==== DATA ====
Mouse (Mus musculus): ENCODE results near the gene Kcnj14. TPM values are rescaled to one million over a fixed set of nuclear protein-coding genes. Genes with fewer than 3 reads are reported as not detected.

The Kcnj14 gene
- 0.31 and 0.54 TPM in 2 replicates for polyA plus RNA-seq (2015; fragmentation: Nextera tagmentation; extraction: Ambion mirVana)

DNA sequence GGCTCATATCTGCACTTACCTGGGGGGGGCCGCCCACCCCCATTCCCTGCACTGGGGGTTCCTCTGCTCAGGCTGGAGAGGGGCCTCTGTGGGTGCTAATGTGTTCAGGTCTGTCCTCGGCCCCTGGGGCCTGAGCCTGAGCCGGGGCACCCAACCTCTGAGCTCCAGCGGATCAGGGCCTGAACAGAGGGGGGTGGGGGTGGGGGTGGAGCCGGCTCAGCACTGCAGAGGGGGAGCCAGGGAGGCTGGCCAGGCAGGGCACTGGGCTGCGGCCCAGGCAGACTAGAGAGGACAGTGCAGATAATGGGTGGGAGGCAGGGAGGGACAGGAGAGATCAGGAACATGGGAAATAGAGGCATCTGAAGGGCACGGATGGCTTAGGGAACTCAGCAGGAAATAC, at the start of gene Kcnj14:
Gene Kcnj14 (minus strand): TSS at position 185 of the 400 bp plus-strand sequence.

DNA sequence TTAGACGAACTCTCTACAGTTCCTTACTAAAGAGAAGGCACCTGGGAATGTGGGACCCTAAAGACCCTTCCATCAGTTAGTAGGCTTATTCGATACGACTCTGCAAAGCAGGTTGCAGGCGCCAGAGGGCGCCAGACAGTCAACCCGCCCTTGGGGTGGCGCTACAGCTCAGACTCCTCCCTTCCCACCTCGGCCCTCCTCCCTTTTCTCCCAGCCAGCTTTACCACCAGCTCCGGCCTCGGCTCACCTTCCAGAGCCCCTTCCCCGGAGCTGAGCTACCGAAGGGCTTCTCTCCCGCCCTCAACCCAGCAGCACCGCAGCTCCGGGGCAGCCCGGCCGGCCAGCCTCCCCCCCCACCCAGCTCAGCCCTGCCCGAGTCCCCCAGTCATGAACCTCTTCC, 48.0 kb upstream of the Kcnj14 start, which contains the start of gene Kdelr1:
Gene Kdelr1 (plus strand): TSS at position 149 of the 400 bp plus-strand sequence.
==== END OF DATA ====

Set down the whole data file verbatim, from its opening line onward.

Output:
Mouse (Mus musculus): ENCODE results near the gene Kcnj14. TPM values are rescaled to one million over a fixed set of nuclear protein-coding genes. Genes with fewer than 3 reads are reported as not detected.

The Kcnj14 gene
- 0.31 and 0.54 TPM in 2 replicates for polyA plus RNA-seq (2015; fragmentation: Nextera tagmentation; extraction: Ambion mirVana)

DNA sequence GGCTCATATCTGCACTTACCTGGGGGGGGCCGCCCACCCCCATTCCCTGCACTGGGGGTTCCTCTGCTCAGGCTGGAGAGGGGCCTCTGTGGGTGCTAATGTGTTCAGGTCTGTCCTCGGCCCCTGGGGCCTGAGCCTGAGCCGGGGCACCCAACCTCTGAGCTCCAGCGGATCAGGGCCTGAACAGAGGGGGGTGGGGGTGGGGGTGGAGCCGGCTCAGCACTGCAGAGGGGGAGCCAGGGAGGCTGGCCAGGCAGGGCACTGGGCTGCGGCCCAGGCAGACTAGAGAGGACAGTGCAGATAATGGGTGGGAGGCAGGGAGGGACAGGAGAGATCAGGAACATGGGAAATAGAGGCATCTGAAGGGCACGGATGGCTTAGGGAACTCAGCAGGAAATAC, at the start of gene Kcnj14:
Gene Kcnj14 (minus strand): TSS at position 185 of the 400 bp plus-strand sequence.

DNA sequence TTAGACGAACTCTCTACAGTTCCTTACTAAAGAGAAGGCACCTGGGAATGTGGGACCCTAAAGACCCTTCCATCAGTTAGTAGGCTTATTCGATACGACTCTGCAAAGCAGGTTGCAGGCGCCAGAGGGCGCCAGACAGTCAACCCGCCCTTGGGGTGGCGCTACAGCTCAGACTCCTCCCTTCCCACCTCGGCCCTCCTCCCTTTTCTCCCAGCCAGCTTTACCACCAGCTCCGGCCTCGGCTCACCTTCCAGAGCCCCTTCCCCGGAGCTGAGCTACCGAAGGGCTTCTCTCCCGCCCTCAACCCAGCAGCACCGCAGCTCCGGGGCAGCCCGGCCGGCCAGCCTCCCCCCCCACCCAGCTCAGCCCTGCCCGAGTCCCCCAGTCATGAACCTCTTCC, 48.0 kb upstream of the Kcnj14 start, which contains the start of gene Kdelr1:
Gene Kdelr1 (plus strand): TSS at position 149 of the 400 bp plus-strand sequence.